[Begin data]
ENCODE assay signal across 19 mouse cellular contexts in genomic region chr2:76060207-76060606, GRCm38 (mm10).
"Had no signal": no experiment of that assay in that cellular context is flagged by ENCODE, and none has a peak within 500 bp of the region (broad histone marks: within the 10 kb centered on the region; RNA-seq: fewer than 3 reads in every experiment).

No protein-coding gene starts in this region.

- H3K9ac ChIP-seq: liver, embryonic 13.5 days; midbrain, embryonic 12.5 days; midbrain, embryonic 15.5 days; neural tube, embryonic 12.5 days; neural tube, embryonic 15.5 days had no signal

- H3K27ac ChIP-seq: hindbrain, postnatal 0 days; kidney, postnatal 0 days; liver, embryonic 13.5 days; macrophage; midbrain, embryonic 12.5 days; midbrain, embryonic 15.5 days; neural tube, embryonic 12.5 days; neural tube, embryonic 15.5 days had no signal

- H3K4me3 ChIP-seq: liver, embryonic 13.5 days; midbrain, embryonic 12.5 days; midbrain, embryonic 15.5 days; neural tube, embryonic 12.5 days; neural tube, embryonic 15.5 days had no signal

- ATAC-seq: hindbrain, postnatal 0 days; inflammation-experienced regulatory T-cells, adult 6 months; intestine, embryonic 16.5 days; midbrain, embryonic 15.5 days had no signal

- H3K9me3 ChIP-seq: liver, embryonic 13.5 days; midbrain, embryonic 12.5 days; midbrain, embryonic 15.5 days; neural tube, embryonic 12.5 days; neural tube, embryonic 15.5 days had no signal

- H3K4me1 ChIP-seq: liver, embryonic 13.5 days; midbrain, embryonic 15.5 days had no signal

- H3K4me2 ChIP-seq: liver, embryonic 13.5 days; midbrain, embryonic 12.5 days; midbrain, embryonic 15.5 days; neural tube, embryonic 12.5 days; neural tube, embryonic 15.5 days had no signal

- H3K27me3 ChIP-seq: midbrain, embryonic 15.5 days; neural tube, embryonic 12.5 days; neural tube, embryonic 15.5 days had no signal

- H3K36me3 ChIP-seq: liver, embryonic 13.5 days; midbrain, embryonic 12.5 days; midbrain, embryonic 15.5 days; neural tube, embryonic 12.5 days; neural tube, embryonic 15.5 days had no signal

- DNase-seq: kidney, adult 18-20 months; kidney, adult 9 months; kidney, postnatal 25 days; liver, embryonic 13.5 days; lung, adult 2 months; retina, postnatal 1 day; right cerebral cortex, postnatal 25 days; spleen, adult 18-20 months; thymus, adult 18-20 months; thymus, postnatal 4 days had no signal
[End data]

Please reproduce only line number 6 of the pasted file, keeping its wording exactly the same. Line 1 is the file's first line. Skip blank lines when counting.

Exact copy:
- H3K4me3 ChIP-seq: liver, embryonic 13.5 days; midbrain, embryonic 12.5 days; midbrain, embryonic 15.5 days; neural tube, embryonic 12.5 days; neural tube, embryonic 15.5 days had no signal